Des Tay­lor’s Di­ary of a Coun­try­man

The next-best thing to catch­ing a huge fish your­self is see­ing a mate do­ing it

Angling Times (UK) - - WELCOME -

HAT a great week, made ex­tra spe­cial by the land­ing of an in­cred­i­ble fish by my mate Ray Cut­ler!

WI en­joyed some crack­ing guide days, caught bar­bel just short of dou­ble fig­ures and went on a lovely overnight boat trip with Steve Dawes, where we talked the hours away about our trips here and else­where in the world.

We blanked that night but it was still so spe­cial to be on the wa­ter.

Ev­ery­thing this week was to be over­shad­owed by the trip to the Thames. It was all down to fate that we were there at all, as ear­lier in the week we were plan­ning a four-day trip to the Trent which we had to aban­don as there was a ‘fish-in’ on the same stretch.

So I made a quick call to my old mate Neil Wayte, seek­ing in­for­ma­tion about another river –

Neil Wayte shows me the ropes on the River Thames. the Thames. Neil had been ask­ing me to fish down there for years on both the Lea and Thames.

Most of the time I like do­ing my own thing but this week I was in a fix, so I phoned him. Neil is ‘old school’ and gives you the re­spect you de­serve. He knows I am not a ‘chaser’ or a ‘user’ so he gave me the low­down on a good wa­ter to spend the time on. Car and trailer loaded, we were on our way.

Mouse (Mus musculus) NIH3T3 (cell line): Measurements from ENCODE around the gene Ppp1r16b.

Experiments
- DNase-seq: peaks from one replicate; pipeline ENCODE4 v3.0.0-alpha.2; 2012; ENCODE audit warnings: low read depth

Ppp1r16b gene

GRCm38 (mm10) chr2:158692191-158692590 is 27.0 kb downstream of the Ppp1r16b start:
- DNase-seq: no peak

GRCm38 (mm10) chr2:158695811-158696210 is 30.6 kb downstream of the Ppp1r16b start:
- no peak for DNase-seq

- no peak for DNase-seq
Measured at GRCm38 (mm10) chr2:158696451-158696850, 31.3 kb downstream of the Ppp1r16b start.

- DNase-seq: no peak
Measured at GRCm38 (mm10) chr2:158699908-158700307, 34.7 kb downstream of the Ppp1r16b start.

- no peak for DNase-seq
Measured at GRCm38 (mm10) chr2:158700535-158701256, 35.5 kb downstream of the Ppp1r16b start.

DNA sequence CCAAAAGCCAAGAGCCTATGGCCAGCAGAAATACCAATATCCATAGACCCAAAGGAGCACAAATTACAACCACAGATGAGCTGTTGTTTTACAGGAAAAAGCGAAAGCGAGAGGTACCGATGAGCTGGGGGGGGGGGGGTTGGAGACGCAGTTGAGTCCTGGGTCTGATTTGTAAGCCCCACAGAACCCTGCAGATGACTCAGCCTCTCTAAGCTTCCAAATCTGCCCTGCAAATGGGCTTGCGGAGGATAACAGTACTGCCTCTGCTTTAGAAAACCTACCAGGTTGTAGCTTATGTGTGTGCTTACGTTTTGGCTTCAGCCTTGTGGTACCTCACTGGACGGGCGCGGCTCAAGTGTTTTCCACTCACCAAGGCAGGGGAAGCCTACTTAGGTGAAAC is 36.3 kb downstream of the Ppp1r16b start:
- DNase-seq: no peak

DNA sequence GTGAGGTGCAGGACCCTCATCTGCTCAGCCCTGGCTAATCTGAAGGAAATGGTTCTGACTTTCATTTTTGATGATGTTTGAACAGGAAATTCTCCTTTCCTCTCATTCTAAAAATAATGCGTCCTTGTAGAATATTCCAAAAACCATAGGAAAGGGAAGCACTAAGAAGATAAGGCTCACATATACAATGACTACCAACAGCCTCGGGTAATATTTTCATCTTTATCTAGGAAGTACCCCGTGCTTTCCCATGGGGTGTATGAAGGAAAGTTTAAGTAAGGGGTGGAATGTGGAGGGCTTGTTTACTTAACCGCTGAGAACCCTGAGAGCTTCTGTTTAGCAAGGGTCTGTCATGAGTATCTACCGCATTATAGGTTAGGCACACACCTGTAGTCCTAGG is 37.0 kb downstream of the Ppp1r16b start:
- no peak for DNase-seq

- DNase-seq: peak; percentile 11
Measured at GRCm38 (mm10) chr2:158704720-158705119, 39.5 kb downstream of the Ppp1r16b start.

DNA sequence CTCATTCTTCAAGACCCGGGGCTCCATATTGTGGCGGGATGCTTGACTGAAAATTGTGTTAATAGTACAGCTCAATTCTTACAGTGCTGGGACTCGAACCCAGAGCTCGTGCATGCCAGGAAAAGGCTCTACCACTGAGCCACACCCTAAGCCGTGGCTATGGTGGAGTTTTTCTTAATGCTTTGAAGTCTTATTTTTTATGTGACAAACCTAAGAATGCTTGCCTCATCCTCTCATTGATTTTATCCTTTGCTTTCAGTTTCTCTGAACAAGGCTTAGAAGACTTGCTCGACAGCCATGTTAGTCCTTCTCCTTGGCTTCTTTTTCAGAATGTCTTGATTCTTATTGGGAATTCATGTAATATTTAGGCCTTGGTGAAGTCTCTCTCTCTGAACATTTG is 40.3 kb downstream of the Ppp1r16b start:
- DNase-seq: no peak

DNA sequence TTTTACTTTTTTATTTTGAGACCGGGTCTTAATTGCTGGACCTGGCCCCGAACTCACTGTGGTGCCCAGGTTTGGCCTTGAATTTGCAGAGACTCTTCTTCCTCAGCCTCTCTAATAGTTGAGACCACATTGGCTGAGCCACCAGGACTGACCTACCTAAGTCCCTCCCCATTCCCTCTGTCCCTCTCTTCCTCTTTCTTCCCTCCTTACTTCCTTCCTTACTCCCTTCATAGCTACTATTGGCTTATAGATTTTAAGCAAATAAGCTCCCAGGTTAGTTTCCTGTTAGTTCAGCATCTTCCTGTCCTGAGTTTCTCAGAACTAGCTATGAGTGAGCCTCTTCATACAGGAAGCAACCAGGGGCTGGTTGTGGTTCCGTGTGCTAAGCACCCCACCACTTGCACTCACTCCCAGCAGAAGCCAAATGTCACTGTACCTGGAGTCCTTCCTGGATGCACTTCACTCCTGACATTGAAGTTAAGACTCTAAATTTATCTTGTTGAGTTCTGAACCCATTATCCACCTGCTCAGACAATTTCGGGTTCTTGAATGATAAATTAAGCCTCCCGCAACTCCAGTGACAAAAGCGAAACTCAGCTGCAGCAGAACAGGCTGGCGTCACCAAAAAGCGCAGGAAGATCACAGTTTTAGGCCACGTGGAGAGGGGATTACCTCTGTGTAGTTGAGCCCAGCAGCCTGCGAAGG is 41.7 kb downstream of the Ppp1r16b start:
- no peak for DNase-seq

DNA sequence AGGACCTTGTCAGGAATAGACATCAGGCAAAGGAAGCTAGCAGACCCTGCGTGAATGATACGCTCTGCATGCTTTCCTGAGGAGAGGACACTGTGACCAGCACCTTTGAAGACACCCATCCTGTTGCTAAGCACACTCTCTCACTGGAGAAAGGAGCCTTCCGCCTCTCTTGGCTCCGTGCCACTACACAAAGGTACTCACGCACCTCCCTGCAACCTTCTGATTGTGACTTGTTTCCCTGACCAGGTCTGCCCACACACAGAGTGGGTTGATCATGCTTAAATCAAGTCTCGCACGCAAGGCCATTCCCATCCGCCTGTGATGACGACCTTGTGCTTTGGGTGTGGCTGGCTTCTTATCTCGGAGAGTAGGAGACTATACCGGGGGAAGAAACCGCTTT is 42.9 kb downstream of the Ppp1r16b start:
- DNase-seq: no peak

Ray and I set off bright and early, ex­cited that we were fish­ing a stretch of the Thames that could po­ten­tially pro­duce per­sonal bests for both of us.

Suck­ing fruit pastilles while we made our way, we ar­rived at the stretch at 10am and we soon had our bivvies set up, swims baited with pel­lets and boilies and traps set. Ray has been feel­ing un­der the weather of late and had not fished much, and by 10pm he was reeled in and tucked up in the bivvy.

I fished all night. Well, when I say ‘fished’, I went to sleep as well, but with my rods out on buzzers.

I didn’t get a touch, but a chap fur­ther down the river caught a crack­ing chub of 5lb 10oz. Neil said there were chub to well over seven in the area. What a river!


We didn’t hold out much hope of catch­ing in the day, even though we had our rods out, with so many peo­ple walk­ing the bank and an ar­mada of big plea­sure boats pass­ing through our swims.

It was a long day wait­ing for night­fall, made slightly eas­ier by the pass­ing of lots of curvy young ladies run­ning in ly­cra cloth­ing. Dusk came and went with­out a bite on any of the rods, and that in­cluded Neil’s, who had now joined us for a cou­ple of days.

Again, night and dawn passed with­out so much as a line bite, but we knew this was go­ing to be the case; it was go­ing to be a ‘one-bite­big-fish trip’… if we were lucky.


Another day of sit­ting be­hind the rods wait­ing for night-time, but we had plenty of food, tea and good con­ver­sa­tion so it would pass quickly. At 11.45am, a pair of young ducks We needed to pro­tect our baits from the at­ten­tions of cray­fish with mesh (above).

swam into Ray’s swim and we watched to see whether they had picked up one of his lines.

Of course, the buzzer sounded and the ducks pan­icked and shot away at speed, which made the buzzer a ‘one-toner’.

“Bloody things!” Ray mut­tered, at which point he no­ticed that the ducks had headed off to the right and the line was still go­ing out at rate of knots in a straight line. It was a take! Ray picked up the rod and I reeled his other rod in and

I was made up for Ray Cut­ler with his 16lb 12oz Thames bar­bel.

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